This news story originally provided by Hampshire Review
March 1, 2006
Black Diamonds A film about WV coal with a local twist
By Don Kesner
Give Catherine Pancake an idea and chances are good that shell turn it into a finished project.
Pancake, a former Romney resident who now lives in Baltimore, Md., has proven that she is not afraid to take on a difficult task, or a controversial issue.
She has also proved that in her latest documentary film,Black Diamonds: Mountaintop Removal and the Fight for Coalfield Injustice.
The idea began when her sister Ann Pancake, also a former Romney resident who now lives in Seattle, Wash., began a doctoral thesis on Appalachian culture, according to Catherine.
Anns studies took her directly into a culture that very few people know much about, and even fewer seem to care about.That is unless youre very closely affected by it, said Catherine.
One of the largest industries in West Virginia, the Appalachian Mountains are among the countrys richest source and the site of major coal extraction by underground and surface mining.
According to Catherine, Black Diamonds is a film that tells about the destructive mining practices happening in the nations oldest mountain ranges.
Catherine said she saw some of the flyer-over shots of the mountain ranges where strip mining was occurring in counties such as Boone, Logan and Raleigh.
With a background in writing, Ann, who has written her own award winning stories about West Virginias culture, and Catherine, who has a background in filming, the two sisters worked together on research and interviews.
Once the research was completed, Catherine took the ball and ran with putting their findings on film, and carrying the message of mountaintop removal outside the perimeters of the affected counties.
I originally thought I would do a short piece about what was going on, said Catherine. But when I got to that area, saw the sights and talked to the people, the story grew and grew.
Its obvious during an interview with Catherine that she feels deeply the plight of those who have been touched by the double-edged sword of strip mining.
On one hand, it provides jobs for people who otherwise wouldnt have one, said Catherine.
On the other, she said, the long-term effects of strip mining are devastating to the rich land, and the rich Appalachian culture.
Black Diamonds is reportedly the first film of its kind that offers a wholly comprehensive survey of surface mining and mountaintop removal practices in West Virginia.
The documentary film is narrated by television and film star Lauren Graham, known best for her role on the hit series Gilmore Girls.
That, she said, happened because of her brother, Sam Pancake, also formerly of Romney, and an actor in the Los Angeles area.
Catherine directed the film, which is all part of doing what she loves to do.
Although Catherine currently works with a marketing firm, her real passion seems to be making films.
Catherines works have screened at Ohio State University, Philadelphia International Film Festival, Contemporary Museum in Baltimore, Md., and AFI Silver Theater in Silver Springs, Md. and the Millennium Theater in New York City.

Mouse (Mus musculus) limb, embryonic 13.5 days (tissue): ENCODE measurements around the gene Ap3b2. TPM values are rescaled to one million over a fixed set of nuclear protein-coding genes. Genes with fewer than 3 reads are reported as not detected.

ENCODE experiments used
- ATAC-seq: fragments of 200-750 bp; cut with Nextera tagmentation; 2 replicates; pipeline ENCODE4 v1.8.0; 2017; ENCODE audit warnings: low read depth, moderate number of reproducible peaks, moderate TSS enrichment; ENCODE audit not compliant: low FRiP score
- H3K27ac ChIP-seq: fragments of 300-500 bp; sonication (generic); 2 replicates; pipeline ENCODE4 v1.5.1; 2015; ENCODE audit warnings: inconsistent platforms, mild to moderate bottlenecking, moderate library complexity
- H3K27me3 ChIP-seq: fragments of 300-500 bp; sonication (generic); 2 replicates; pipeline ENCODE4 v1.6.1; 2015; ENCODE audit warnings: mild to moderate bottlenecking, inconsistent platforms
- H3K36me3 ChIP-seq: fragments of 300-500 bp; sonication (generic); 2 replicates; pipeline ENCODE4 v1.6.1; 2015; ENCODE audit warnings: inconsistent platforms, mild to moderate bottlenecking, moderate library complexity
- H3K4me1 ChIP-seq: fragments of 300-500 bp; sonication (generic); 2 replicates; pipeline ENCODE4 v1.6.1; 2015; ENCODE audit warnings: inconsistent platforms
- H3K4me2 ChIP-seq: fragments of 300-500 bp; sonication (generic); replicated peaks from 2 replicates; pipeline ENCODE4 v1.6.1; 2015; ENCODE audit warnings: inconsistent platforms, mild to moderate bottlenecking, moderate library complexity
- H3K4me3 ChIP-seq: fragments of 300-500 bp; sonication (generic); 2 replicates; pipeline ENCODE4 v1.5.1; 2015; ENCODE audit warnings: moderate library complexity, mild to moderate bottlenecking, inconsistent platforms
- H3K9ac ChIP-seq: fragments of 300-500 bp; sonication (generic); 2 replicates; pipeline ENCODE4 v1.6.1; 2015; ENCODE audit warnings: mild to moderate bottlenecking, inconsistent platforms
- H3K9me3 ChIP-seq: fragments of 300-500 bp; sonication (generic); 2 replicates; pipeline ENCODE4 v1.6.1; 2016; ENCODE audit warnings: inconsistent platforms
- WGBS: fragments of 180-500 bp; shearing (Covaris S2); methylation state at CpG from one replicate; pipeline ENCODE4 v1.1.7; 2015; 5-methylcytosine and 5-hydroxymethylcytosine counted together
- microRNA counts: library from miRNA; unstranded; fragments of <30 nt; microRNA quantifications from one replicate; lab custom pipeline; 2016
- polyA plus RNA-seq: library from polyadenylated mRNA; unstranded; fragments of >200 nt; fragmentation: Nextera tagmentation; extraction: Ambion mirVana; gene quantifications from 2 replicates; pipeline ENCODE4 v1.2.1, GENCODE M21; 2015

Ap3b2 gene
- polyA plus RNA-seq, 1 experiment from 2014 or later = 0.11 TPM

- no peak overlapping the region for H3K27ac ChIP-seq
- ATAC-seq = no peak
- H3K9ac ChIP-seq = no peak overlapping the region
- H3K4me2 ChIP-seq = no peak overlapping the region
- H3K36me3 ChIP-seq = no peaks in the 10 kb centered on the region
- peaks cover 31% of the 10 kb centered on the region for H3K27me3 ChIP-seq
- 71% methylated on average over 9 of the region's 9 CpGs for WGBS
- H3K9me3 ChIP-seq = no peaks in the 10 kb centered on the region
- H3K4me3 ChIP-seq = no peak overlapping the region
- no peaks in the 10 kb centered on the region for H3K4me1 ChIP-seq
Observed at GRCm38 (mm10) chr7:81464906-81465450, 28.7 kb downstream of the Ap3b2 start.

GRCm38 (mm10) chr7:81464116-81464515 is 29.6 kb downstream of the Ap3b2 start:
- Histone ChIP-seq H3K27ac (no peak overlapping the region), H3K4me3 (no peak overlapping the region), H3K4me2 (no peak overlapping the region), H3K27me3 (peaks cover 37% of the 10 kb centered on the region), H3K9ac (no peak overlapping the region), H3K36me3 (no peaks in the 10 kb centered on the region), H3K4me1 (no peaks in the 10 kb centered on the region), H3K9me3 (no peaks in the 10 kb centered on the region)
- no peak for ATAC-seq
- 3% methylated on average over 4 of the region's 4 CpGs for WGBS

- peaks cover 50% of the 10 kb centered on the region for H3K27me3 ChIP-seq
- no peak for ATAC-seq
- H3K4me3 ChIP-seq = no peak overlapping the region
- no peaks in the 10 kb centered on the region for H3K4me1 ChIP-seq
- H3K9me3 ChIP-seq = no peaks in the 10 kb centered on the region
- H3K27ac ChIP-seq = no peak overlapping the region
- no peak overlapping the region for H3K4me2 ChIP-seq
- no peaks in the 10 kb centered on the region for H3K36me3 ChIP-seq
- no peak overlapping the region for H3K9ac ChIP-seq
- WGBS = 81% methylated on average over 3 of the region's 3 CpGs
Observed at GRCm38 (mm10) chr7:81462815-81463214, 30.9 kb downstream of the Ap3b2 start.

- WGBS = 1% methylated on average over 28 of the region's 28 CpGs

According to Catherine, she has always enjoyed doing films as a hobby, but this has been her first feature-length film.
She said she has done short pieces on other controversial films on issues of sexuality and gender.
And Ive done some very abstract pieces that deal with sound and light, said Catherine.
Catherine already has a promoter for the film, and is talking to a distributor who is looking at distributing the film nationwide and possily into Canada.
Black Diamonds will have a work-in-progress screening for West Virginia audiences at the South Charleston Museum on March 11th.[at 7 PM with admissions going to the Sego Mine Disaster families.]
According to Steve Fesenmaier, South Charleston Museum board member, film programmer and 2006 Hero of History, Black Diamonds is a film that is the epic he has been waiting for.
It covers the monumental struggle the people of Appalachia have had with the coal mining industry and the government, Fesenmaier said.
The film, according to Catherine, is now finished, but the final result has been a long time coming.
The sisters began working on the project six years ago.
From 2000 to 2004, it was off and on, and then in 2004 and 2005 I began to seriously edit the film, Catherine said.
Catherines film also has an additional connection to Hampshire County.
A 30-second musical clip in the film was taken from an All Smiles Tonight CD recorded locally. The sound clip was taken from a song performed on the CD by a local father and daughter Pete and Dakota Hobbie.
Catherine said she thought the story of Appalachian culture would be a fun story.
I didnt realize it would be a subject that was so controversial, said Catherine.
According to Catherine, trying to make a living and a full-time career out of filming isnt an easy task.
But, she said that little by little she hopes to work more as a filmmaker and less in marketing.
Then again, knowing how to market a project is as important as knowing how to produce one.
For Catherine, she would like to stick to the production part, and leave the marketing to someone else.
Catherine and Ann are the daughers of Joe and Robin Pancake of Romney.